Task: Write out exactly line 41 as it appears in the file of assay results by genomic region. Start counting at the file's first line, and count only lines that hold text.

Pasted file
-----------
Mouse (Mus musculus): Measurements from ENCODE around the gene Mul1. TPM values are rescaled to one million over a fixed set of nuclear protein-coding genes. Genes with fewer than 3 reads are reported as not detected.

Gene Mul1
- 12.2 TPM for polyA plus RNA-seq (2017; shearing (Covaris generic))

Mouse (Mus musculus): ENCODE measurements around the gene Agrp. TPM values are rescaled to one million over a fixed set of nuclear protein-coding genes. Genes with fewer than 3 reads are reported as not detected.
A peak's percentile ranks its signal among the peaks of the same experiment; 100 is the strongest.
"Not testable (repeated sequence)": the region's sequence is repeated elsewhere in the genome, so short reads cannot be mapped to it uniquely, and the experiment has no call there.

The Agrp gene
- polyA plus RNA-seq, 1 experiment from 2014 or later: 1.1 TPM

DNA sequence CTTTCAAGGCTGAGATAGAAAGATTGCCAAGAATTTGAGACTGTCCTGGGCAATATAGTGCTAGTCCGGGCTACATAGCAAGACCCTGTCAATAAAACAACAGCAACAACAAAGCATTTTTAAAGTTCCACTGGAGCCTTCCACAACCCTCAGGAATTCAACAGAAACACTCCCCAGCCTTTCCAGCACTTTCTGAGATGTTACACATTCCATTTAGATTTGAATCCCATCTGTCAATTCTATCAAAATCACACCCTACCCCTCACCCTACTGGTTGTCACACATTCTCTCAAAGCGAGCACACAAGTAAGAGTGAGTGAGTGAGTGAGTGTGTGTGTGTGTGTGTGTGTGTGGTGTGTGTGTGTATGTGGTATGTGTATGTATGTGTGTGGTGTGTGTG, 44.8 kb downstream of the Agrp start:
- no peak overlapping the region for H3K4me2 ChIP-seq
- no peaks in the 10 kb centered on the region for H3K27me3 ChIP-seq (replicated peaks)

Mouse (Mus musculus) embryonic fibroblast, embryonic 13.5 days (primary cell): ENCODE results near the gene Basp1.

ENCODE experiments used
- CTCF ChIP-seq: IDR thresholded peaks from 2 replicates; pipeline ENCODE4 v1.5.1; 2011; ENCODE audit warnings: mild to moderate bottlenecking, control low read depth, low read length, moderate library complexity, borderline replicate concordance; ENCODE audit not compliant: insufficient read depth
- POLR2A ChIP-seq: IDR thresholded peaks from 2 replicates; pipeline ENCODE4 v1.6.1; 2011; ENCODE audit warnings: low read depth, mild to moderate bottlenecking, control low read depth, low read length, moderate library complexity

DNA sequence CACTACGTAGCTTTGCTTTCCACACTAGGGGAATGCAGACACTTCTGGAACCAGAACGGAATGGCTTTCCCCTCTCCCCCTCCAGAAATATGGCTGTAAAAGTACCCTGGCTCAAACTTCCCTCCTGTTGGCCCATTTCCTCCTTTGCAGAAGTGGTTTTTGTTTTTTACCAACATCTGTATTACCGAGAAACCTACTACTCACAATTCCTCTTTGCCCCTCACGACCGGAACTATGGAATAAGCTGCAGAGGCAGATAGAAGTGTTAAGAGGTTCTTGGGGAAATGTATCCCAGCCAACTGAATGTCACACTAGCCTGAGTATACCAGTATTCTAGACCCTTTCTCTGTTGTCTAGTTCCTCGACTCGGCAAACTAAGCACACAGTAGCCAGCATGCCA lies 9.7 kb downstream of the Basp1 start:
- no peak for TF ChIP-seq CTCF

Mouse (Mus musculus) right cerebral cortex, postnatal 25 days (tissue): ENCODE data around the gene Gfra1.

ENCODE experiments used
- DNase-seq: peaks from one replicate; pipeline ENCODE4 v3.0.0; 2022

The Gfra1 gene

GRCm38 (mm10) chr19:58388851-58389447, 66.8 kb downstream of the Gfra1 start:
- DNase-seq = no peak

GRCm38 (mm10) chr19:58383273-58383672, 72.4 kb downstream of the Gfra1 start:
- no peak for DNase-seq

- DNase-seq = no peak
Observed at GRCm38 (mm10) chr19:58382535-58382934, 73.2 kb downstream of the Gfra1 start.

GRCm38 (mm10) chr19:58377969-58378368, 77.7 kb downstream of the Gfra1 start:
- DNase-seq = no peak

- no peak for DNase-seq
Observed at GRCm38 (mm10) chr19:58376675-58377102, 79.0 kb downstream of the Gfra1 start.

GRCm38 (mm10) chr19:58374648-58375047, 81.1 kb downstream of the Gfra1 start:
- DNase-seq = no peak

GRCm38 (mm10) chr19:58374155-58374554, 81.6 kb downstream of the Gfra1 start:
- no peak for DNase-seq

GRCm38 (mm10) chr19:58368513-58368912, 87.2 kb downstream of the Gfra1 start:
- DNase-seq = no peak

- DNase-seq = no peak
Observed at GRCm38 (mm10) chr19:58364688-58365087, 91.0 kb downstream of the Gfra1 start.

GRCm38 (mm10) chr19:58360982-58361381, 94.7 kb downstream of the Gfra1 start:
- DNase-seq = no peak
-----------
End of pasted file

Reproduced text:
- DNase-seq = no peak